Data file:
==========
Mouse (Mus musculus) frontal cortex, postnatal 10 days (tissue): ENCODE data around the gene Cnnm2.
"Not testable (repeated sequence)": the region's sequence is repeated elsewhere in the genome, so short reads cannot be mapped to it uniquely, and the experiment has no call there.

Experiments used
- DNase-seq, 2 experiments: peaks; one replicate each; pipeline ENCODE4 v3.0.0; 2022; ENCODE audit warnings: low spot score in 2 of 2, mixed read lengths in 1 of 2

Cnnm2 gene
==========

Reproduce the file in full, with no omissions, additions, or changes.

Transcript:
Mouse (Mus musculus) frontal cortex, postnatal 10 days (tissue): ENCODE data around the gene Cnnm2.
"Not testable (repeated sequence)": the region's sequence is repeated elsewhere in the genome, so short reads cannot be mapped to it uniquely, and the experiment has no call there.

Experiments used
- DNase-seq, 2 experiments: peaks; one replicate each; pipeline ENCODE4 v3.0.0; 2022; ENCODE audit warnings: low spot score in 2 of 2, mixed read lengths in 1 of 2

Cnnm2 gene